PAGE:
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The rainbow was the order of the day in Concord Point Park in Havre de Grace Saturday — rainbow flags, large and small, rainbow shirts, rainbow face paint, even rainbow pet costumes — as thousands of people visited the waterfront park for the inaugural Upper Chesapeake Bay Pride Festival, celebrating the local LBGT+ community.

The event also drew a number of straight families such as Brad and Donna Stevenson, of Bel Air, and their 4- and 1-year-old daughters.

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“It was just really awesome in general,” Donna Stevenson said as she and her family departed the festival, heading along Lafayette Street. “It was great see the community come together and for everybody to have a good time in a safe environment.”

Stevenson said the atmosphere of the festival was no different than any other community event she would take her children to, “because people are people.” She said she and her husband have a lot of LGBT friends, then corrected herself, saying, “we’ve just got a lot of friends.”

“Ultimately, a lot of intolerance is just fear of the unknown,” Brad Stevenson added, as his younger daughter waved a small rainbow flag. “The more that we can expose [our children] to these things at an early age, the more tolerant they’ll be when they grow up.”

The festival was put on by PFLAG Bel Air and Together We Will-Harford County/Upper Chesapeake, with support from the City of Havre de Grace, Harford Community College, the Harford County Cultural Arts Board and many other local businesses, community organizations, religious institutions, musical acts and individual sponsors.

Organizers of drag events in Harford County are hopeful that shows will be scheduled again at local establishments.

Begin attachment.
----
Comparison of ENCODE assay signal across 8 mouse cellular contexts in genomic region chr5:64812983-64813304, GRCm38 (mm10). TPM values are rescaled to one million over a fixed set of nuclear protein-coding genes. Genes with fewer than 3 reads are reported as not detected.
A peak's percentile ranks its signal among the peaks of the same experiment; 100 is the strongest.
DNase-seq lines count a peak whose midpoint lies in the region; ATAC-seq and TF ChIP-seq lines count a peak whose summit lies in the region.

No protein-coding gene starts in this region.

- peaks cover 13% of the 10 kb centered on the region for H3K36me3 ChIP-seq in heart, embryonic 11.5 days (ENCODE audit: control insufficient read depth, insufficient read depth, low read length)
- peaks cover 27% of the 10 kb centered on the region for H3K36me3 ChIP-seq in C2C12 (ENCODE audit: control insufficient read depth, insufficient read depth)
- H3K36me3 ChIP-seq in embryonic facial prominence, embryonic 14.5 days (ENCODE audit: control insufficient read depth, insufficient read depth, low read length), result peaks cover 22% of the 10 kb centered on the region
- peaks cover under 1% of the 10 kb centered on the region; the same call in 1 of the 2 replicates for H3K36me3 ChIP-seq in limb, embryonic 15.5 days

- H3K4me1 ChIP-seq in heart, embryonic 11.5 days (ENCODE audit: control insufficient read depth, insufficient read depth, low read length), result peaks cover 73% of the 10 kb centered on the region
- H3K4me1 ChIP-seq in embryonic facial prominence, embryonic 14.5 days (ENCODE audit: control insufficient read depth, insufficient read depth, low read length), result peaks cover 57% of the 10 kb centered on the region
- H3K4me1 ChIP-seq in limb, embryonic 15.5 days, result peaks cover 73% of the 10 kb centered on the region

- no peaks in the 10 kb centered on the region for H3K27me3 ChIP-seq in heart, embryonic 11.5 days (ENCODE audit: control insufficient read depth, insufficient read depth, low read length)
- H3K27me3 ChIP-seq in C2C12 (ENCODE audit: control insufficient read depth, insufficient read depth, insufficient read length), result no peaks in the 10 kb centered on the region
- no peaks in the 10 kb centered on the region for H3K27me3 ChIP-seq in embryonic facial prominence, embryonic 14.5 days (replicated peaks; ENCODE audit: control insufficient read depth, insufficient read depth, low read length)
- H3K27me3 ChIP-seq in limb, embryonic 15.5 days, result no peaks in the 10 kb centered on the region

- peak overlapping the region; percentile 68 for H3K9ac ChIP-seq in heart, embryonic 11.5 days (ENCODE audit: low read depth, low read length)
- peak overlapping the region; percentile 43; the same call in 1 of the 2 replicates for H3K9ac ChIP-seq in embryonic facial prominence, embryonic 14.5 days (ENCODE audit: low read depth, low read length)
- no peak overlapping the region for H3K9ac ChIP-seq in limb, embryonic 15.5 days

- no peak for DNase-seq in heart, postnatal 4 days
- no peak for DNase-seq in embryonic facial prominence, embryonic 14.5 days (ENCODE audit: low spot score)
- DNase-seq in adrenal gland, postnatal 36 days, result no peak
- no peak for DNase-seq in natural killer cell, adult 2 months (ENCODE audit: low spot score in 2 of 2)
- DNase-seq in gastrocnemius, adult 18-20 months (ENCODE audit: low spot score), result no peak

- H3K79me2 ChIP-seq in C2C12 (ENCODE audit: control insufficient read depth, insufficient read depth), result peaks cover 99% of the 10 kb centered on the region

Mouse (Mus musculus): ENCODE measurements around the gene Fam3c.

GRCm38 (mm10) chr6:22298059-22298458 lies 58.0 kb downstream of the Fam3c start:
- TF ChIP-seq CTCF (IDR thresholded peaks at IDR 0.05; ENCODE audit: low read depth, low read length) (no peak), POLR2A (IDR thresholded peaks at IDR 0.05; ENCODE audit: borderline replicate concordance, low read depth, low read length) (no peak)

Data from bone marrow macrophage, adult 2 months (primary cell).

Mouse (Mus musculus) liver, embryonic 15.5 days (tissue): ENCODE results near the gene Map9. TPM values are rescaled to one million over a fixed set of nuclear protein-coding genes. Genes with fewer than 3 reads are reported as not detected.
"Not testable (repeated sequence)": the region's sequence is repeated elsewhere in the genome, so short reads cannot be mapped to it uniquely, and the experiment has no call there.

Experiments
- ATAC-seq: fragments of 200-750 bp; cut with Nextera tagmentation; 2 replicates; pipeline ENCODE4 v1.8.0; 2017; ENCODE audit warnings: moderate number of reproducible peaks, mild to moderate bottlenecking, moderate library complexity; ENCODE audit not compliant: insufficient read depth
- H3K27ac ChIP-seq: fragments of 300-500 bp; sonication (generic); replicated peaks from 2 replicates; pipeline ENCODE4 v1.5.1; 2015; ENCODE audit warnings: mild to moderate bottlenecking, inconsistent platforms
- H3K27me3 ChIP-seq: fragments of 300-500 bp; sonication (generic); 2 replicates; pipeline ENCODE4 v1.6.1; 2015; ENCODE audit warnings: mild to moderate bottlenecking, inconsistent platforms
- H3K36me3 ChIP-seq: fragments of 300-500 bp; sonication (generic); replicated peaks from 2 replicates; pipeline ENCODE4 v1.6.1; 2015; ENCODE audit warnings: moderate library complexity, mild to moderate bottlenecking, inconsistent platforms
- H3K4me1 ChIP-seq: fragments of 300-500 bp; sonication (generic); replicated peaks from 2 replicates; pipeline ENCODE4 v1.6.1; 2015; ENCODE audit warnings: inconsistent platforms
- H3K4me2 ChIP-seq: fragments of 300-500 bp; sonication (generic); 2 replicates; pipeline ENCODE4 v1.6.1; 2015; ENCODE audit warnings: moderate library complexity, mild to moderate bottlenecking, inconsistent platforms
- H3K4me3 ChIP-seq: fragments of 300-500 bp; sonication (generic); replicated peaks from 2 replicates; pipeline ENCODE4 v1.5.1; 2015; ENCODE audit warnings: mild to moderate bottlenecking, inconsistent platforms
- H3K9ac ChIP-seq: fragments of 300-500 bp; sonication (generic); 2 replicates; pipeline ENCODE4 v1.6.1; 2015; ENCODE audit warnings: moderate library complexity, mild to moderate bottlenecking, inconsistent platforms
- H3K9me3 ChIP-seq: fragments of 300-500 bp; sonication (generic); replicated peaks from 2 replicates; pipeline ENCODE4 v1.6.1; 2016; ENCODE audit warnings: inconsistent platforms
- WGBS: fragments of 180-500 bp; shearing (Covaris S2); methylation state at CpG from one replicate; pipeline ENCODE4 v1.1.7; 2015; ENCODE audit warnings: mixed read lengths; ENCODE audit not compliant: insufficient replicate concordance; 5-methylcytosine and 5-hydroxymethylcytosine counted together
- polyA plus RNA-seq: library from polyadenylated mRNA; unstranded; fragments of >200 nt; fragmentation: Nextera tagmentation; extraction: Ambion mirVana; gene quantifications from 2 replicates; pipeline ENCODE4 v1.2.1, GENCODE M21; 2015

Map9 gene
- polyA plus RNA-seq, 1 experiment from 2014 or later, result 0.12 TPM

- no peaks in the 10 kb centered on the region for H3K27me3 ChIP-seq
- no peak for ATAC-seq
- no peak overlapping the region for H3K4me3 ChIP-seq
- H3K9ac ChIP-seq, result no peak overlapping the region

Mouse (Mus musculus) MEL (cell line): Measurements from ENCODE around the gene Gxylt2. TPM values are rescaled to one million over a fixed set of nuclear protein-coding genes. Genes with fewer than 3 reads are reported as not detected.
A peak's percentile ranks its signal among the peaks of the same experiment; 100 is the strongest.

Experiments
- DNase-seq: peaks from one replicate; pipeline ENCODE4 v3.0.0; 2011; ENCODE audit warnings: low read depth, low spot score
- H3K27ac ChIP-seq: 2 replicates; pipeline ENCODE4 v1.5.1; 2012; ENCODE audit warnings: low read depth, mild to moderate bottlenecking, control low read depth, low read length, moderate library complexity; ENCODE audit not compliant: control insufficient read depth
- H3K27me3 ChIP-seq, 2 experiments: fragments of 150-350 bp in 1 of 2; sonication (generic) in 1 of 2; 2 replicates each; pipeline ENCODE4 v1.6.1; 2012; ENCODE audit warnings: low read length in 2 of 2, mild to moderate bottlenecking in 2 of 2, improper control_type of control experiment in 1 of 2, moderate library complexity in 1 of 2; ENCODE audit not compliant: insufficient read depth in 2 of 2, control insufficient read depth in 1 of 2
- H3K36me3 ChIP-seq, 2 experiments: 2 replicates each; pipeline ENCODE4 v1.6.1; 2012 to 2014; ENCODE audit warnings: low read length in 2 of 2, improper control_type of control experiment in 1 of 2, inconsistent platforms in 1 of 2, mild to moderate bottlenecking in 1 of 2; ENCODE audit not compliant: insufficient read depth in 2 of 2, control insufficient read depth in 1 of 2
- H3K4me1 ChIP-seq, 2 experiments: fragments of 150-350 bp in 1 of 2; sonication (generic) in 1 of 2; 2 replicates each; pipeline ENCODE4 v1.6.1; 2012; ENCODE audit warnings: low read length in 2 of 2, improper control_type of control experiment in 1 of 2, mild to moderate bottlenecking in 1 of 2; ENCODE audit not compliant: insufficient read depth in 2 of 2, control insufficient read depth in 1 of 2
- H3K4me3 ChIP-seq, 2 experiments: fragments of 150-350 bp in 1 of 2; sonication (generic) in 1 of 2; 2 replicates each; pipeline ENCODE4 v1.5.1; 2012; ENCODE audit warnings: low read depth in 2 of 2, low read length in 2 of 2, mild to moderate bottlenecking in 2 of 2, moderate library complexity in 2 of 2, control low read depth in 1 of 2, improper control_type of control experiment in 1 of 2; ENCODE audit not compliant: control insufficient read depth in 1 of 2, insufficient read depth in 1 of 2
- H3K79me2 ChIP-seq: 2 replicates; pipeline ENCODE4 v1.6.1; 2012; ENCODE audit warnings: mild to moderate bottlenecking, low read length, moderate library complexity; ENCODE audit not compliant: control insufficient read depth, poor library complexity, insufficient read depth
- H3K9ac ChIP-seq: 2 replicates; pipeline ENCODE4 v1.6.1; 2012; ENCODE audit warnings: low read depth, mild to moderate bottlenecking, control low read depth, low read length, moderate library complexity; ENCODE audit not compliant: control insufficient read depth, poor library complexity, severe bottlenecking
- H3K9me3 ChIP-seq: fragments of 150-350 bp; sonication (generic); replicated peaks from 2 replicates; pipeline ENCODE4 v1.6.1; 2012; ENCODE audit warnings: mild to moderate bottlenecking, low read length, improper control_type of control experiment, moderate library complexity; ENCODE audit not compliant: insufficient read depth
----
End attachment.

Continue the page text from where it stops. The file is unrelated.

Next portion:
Organizers estimated up to 5,000 people attended. They could enjoy — along with views of the historic Concord Point Lighthouse and the Susquehanna River — live music, drag queen performances, multiple vendors, artwork, food, face painting and a parade along the Promenade boardwalk.

“I am blown out of the water by how well this day went and how much fun everybody had,” Yvonne Matthews, president of PFLAG Bel Air, said.

People could also hear remarks from speakers on the main stage, such as Havre de Grace Mayor William T. Martin and Maj. Gen. Randy Taylor, who recently stepped down as senior commander of Aberdeen Proving Ground as he heads to a new assignment with U.S. Strategic Command in Nebraska. Taylor and his husband, Lucas, have represented the Harford County Army post at many community events during the general’s two-year tenure as APG commander.

DeLane Lewis, president of the Together We Will chapter, noted that many LGBT people still face discrimination, such as the threat of losing their jobs over their sexual orientation or gender identity, and experience situations where it is “basically illegal to be yourself.”

“It was a very family-friendly event,” Lewis said of the Pride festival. “A lot of small kids, a lot of teenagers and young adults; it was great, a great day.”

Marsha Harden, 63, of Union Bridge in Carroll County, said she has attended Pride festivals in large cities, but she has recently been attending more events in smaller communities such as Havre de Grace — she said her father’s family is from the Aberdeen-Havre de Grace area.

“I think they’ve done really well here, for their first time,” she said of the organizers of the Upper Chesapeake Bay festival, noting there were more food sellers and other vendors then she expected.

Harden, who is a lesbian, said it is “very supportive and helpful” to have straight people attend Pride events and serve as allies of the LGBT community, and that it is “important to a lot of people” to have support from religious institutions.